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  1. I recently bought a bunch of trilobites from an old collection. The seller didn't have much information on the trilobites besides them originating somewhere in the midwest. (He bought the fossils as part of a collection). I'm wondering if anyone recognized the possible formation they could have originated from and the IDs of the trilobites? Here are the photos:
  2. Hello everyone. I'm making this post to show my recent trip to Central New York and what I found. I would also really appreciate advice on better techniques and further identification. I started the trip by entering Tully, NY. I had heard there was a good site behind the hotel, right next to the exit. Unfortunately, the large exposed rock face was now marked with do not trespass signs. I decided to drive around the old quarry there and eventually found a random pile of rocks that I assumed were from the quarry to dig through. In there, I found the first two fossils. Two pieces of Crinoid stem and a nice little Brachiopod. (Photo 1). Then, after doing a bit of research, I decided to head to Madison County. In Madison, I found an old quarry on Brigs Road. The quarry was divided into two tiers, and the top seemed to have a lot more fossils. After sifting through some of the rubble, I found a Trilobite section (photo 2) and a Trilobite imprint (photo 3). At the base, I also found several Brachiopods (photos 4–6). Most interesting, though, I believe is (photo 7), which appears to be a Crinoid feather segment, which are considerably harder to find than their stems. Finally I went down a ways to the Deep Springs Road quarry. This one had three tiers but I decided to focus on the top one. I dug in two areas. one halfway up the top tier and the other at the very top. Both proved very productive in trilobite sections. From this site, I recovered (photos 8-10). Unfortunately, no complete Trilobite was found. Interestingly, photo 8 had very fine preservation of the eye and intricate detail can be made out. Overall, this was a great trip and I found some interesting stuff, especially since I had rather limited tools, using only a hammer. The main take aways are the high abundance of Trilobites in deep springs and the dense Brachiopod death layers in Brigs. I'll have to come back with better equipment to further investigate. Photo 1: Photo 2: Photo 3: Photo 4: Photo 5: Photo 6: Photo 7: Photo 8: Photo 9: Photo 10: Briggs Road:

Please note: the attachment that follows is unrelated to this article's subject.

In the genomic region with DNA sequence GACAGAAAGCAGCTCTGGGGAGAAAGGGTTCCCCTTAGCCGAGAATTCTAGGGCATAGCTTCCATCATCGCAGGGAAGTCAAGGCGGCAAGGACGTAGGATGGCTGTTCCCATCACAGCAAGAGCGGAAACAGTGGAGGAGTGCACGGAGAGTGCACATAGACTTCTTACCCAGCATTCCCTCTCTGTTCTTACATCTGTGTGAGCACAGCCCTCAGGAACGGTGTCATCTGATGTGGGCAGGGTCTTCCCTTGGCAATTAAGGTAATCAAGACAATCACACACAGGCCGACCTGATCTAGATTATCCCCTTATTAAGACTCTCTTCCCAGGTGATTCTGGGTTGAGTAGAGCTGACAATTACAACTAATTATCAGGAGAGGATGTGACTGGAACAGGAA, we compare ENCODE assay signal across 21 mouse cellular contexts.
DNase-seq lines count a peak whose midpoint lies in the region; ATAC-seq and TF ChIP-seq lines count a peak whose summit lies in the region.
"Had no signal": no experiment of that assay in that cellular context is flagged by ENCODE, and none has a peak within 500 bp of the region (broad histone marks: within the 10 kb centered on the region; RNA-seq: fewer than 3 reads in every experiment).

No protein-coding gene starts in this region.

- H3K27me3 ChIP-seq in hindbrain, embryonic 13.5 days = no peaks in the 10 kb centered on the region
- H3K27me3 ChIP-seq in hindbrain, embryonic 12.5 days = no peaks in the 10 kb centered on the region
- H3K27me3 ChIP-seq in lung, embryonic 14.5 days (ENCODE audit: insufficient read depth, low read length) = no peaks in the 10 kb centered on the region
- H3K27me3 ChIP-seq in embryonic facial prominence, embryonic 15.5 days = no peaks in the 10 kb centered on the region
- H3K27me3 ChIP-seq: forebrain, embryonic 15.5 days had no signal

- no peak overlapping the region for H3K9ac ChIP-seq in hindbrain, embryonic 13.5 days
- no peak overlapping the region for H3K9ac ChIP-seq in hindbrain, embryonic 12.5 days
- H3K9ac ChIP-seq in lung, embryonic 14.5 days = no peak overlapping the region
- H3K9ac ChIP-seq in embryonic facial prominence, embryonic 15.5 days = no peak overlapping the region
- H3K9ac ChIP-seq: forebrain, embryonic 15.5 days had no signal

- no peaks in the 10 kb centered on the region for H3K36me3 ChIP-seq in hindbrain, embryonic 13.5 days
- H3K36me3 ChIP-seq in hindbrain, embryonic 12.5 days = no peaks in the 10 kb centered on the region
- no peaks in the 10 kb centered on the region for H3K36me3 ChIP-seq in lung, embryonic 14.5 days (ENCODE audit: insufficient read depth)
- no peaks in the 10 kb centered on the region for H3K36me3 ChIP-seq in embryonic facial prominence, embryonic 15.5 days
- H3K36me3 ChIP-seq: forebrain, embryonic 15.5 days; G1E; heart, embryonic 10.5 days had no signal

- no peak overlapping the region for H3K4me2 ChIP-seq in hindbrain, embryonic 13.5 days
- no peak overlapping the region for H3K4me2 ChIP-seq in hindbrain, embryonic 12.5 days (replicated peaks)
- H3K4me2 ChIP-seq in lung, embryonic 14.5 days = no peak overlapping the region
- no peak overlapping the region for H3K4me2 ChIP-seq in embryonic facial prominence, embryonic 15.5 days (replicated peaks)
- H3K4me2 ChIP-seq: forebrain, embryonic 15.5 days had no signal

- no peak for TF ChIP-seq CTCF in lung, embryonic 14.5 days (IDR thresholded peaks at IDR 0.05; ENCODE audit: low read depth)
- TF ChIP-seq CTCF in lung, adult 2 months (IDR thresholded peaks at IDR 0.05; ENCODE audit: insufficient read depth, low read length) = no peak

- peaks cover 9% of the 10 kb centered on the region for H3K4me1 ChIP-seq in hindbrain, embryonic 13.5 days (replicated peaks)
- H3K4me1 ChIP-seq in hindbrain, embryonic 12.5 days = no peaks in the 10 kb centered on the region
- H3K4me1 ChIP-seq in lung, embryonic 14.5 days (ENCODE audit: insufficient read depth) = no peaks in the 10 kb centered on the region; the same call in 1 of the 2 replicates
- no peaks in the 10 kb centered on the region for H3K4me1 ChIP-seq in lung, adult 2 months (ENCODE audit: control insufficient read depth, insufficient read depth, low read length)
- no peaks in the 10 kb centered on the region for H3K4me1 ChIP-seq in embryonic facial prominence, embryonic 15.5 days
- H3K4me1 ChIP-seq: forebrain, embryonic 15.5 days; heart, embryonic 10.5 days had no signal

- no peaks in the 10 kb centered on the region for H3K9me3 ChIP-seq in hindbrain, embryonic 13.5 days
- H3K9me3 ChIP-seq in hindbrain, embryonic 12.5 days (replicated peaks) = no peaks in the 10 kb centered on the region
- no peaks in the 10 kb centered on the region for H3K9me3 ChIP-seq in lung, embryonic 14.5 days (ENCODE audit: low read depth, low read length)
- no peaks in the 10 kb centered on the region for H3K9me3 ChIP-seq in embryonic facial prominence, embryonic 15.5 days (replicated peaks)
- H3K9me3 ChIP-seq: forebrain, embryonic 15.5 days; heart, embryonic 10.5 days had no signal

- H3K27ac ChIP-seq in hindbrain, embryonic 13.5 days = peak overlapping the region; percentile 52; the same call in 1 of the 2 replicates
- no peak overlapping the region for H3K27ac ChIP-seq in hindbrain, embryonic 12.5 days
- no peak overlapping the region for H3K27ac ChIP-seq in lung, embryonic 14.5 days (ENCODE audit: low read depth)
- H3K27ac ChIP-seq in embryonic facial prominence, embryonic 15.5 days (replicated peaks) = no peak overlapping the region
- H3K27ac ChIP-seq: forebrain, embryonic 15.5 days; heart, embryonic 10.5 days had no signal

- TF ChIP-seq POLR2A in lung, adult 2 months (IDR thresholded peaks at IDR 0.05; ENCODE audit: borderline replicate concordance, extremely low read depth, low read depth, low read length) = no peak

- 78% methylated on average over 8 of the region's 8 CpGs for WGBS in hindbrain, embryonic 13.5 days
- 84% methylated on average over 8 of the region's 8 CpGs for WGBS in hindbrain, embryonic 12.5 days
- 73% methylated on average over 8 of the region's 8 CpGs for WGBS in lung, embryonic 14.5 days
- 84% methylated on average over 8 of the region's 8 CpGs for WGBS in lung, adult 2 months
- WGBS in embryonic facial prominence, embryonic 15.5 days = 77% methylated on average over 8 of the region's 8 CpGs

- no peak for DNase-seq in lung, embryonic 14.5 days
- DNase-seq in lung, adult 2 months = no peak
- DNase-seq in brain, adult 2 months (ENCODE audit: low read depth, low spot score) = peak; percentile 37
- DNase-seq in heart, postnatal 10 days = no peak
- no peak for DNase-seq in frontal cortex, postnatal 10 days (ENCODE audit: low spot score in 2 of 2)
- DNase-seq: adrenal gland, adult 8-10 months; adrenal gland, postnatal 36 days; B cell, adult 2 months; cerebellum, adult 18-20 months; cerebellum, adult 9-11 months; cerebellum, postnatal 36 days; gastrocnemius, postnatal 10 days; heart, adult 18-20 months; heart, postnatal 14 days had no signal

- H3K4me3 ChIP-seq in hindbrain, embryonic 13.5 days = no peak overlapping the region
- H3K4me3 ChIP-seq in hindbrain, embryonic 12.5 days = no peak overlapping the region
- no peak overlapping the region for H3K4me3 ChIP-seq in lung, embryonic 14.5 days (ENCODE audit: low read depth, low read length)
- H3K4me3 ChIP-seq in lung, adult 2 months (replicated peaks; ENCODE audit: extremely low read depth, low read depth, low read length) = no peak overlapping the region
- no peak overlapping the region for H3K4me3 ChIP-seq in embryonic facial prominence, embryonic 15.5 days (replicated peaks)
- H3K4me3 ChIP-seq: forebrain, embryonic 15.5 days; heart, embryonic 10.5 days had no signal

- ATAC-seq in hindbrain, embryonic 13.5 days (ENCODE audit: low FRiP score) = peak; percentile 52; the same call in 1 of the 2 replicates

3. SilurianSalamander

    Agatized/silicified cephalopods?

    Are these cephalopods in chert? They appear to be agatized as well. The first two pictures are from a chunk of chert and agate that I split to find what looks like the chambers of a nautiloid cephalopod. Is this a fossil or just some way silica forms? Thanks so much!
  4. Here is the fossil Location: Yunnan
  5. SilurianSalamander


    Are these both blastoids? The larger one is about 2 cm across at its widest point and the smaller is about half a cm across. Ordovician, Dane county Madison Wisconsin. Thanks!
  6. I’ve been told these blastoids appear to be Mississippian in age. That surprises me because the rocks in Dane county Wisconsin are late Cambrian - early Ordovician and the nearest Carboniferous rocks are a long ways away. I’ve done some research into the history of the buildings on the UW Madison campus where I find these fossils and they were supposedly quarried only a few miles from where they now lie. I was also told that blastoids didn’t appear until the Carboniferous. From a quick google search I got the impression that, while they massively diversified in the Carboniferous, they first appeared during the Ordovician. I’m just confused and curious as to how old these rocks are. They’re packed full of fossils and I often find tiny fossils that have eroded out of them and fallen to the ground to collect. attatched are the 2 or 3 blastoids and some of the other fossils I’ve found in these rocks. Any help as to what the age could be would be wonderful! also any IDs on some of the other fossils more specific than “gastropod” or “cephalopod” or “crinoid” are also appreciated. Thank you so much! Y’all are great.